CSc 3102 Advanced Data Structures and Algorithmic Analysis
Course: Tues & Thurs 9:10-10:30 AM Coates 212
Instructor: Donald H. Kraft Office: 286 Coates Phone: 578-2253
Text: A. Levitin, Introduction to the Design & Analysis of Algorithms, 2nd ed., Addison-Wesley, 2005
Reference: R.F. Gilberg and B.A. Forouzan, Data Structures A Pseudocode Approach with C, 2nd ed., Thomson, 2005
Credits: 3 hours
Prerequisites: CSc 1254 or 1351 (advanced programming skills, concepts of abstract data types – ADTs, complex data structures such as linked lists, arrays, stacks, queues, and binary trees) and credit or concurrent enrollment in CSc 2259 or EE 2720 (logic, set theory)
Course Catalog Description: Description and utilization of formal ADT representations, especially those on lists, sets, and graphs; time and space analysis of recursive and nonrecursive algorithms, including graph and sorting algorithms; algorithmic design techniques.
Course Outcomes: Have a basic ability to analyze algorithms and to determine algorithm correctness and time efficiency class; Master a variety of abstract data types and data structures and their implementations; Master different algorithm design techniques (e.g., brute-force, divide-and-conquer, greedy); Have ability to apply and implement learned algorithm design techniques and data structures to solve problems.
Algorithm Design and Analysis
General introduction, fundamentals of algorithm analysis,
metrics – O, W, and Q Chaps. 1-2
Brute-force algorithms Chap. 3
techniques Chaps. 4-6
Other algorithm design techniques Chaps. 7-9
Advanced Data Structures
Review of linear data structures (e.g., linked lists,
arrays, stacks, queues, priority queues) Chap. 1
Trees (e.g., general trees, binary trees, binary search
trees, AVL trees, 2-3 trees, heaps, B-trees) Chaps. 1, 4, 6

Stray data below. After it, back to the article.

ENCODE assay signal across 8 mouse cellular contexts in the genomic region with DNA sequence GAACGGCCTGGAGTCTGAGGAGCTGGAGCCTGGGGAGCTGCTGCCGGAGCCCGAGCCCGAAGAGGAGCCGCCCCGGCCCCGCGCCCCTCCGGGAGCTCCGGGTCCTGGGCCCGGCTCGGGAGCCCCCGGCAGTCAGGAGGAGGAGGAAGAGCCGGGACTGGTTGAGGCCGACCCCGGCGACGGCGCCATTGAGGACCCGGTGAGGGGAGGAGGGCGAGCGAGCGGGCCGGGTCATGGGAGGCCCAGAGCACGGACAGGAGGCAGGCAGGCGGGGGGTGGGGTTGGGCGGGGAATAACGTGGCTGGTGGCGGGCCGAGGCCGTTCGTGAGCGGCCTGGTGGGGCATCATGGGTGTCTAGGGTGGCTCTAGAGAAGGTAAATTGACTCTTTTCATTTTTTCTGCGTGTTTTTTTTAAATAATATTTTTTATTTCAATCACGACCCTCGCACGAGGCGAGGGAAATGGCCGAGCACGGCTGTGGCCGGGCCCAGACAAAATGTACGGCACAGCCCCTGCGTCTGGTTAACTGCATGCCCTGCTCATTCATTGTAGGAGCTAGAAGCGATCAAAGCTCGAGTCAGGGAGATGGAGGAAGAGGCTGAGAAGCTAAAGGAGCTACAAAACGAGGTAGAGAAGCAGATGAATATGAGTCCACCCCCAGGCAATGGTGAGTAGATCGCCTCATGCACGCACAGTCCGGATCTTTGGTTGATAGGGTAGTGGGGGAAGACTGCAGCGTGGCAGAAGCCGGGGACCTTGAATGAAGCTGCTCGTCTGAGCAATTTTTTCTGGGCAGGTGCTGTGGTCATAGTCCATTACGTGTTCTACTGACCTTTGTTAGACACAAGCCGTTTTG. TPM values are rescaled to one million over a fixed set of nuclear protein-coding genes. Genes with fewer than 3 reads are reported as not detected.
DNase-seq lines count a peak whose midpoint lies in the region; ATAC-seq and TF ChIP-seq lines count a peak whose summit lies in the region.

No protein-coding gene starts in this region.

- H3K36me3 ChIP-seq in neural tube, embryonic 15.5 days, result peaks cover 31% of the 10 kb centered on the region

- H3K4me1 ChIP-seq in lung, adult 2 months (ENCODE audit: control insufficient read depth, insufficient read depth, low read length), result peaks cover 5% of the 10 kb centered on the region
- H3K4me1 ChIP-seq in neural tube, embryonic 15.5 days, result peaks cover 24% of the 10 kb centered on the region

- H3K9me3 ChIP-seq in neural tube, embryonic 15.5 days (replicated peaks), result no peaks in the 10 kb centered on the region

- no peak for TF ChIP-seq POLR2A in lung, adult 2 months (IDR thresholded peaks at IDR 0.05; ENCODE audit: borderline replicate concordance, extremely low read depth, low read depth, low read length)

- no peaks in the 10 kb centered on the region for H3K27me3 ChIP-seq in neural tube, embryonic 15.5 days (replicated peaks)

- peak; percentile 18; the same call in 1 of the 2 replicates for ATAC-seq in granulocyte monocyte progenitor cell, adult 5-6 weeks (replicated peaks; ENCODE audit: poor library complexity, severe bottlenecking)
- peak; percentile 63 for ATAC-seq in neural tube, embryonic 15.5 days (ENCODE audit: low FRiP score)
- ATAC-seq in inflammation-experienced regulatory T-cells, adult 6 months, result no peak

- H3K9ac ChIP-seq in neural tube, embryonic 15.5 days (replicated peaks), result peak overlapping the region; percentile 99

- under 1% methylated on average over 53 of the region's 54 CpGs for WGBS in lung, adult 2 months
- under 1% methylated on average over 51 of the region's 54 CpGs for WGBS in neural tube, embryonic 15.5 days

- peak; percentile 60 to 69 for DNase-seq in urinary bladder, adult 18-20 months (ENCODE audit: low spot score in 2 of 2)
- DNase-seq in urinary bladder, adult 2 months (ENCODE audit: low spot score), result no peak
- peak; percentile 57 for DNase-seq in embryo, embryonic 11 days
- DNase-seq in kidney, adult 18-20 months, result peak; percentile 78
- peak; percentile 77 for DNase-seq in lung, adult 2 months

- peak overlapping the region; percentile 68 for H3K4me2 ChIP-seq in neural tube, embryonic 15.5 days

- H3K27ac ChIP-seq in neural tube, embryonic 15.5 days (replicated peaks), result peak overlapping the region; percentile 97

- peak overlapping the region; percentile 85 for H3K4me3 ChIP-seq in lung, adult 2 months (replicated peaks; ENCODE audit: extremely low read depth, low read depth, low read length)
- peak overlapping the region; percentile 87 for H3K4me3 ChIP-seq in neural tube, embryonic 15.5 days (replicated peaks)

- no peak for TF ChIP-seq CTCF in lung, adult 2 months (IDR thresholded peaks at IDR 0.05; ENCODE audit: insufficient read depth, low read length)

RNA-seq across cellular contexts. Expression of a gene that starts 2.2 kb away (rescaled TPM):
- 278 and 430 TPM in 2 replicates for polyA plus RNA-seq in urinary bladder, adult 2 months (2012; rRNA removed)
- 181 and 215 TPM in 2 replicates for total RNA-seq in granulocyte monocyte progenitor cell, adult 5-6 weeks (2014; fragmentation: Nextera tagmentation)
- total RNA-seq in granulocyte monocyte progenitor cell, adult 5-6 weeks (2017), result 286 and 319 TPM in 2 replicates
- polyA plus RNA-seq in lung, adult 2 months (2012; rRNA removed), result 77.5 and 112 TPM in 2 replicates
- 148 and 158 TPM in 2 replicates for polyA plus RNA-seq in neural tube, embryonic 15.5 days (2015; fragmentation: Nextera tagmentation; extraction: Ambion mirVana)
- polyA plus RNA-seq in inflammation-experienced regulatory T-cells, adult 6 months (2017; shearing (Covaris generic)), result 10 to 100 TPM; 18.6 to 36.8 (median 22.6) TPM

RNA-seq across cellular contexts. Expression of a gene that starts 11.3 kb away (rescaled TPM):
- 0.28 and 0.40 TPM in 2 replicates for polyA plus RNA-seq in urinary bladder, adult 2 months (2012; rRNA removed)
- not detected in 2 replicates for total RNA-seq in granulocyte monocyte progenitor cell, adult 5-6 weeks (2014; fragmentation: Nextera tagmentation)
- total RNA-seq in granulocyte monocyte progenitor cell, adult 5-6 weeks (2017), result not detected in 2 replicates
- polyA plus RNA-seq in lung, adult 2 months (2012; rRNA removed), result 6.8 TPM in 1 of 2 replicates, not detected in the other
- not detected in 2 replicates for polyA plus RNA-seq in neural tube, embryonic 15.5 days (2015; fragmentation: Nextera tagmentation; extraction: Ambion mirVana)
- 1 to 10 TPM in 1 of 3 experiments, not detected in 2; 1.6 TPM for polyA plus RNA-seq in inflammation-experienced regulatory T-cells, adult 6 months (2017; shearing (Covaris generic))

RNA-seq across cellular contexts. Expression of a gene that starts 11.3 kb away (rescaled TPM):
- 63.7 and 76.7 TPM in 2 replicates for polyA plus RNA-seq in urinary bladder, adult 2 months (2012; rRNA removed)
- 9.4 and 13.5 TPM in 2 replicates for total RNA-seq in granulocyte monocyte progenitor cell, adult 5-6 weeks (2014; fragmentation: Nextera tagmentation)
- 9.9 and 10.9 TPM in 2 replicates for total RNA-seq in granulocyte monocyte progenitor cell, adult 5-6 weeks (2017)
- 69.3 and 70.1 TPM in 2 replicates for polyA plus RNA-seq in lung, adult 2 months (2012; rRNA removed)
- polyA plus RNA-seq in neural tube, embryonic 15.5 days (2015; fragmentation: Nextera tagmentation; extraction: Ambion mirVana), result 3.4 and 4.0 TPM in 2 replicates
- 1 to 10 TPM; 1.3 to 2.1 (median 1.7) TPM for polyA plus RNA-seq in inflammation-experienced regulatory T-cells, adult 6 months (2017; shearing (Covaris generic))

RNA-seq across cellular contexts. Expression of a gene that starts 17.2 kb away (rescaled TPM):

Sets, dictionaries, hashing Chaps. 1, 7
Graphs (e.g., undirected, directed, weighted) Chap. 7
Sorting Chaps. 3-5, 7
Searching Chaps. 6-8
String search (e.g., web queries) Chap. 7
Graphs (e.g., DFS, BFS, shortest path, topological
sorting, minimum spanning tree) Chaps. 5, 8-10
Combinatorial (e.g., traveling salesman) Chaps. 5, 12
Geometric (e.g., convex hull) Chap. 3
Numeric algorithms Chap. 4
Theoretical Issues (if time permits)
Limits on algorithmic power Chap. 11
Homework (5-7 homeworks) 15%
Hard copy if possible, if late up to 3 days then lose 10 points/day
Program/Project Assignments (4-6) 30%
Submit source code and output, can submit electronically
If late up to 5 days then lose 10 points/day
Midterm examination 25%
Final examination 25%
All homework and programming and project assignments are to be done individually, not in teams, unless specified by the instructor!
Examples of homework:
Implement an AVL tree ADT using the insertion and search algorithms. Use this ADT to construct a directory of book titles held in various libraries. The program should be able to answer queries to the directory about book titles.
Implement a graph ADT containing procedures to perform graph traversals (DFS, BFS), test graph connectivity for an undirected graph, do topological sorting for a directed graph.
Redo the directory of book titles using a b-tree and/or an open-hashing algorithm.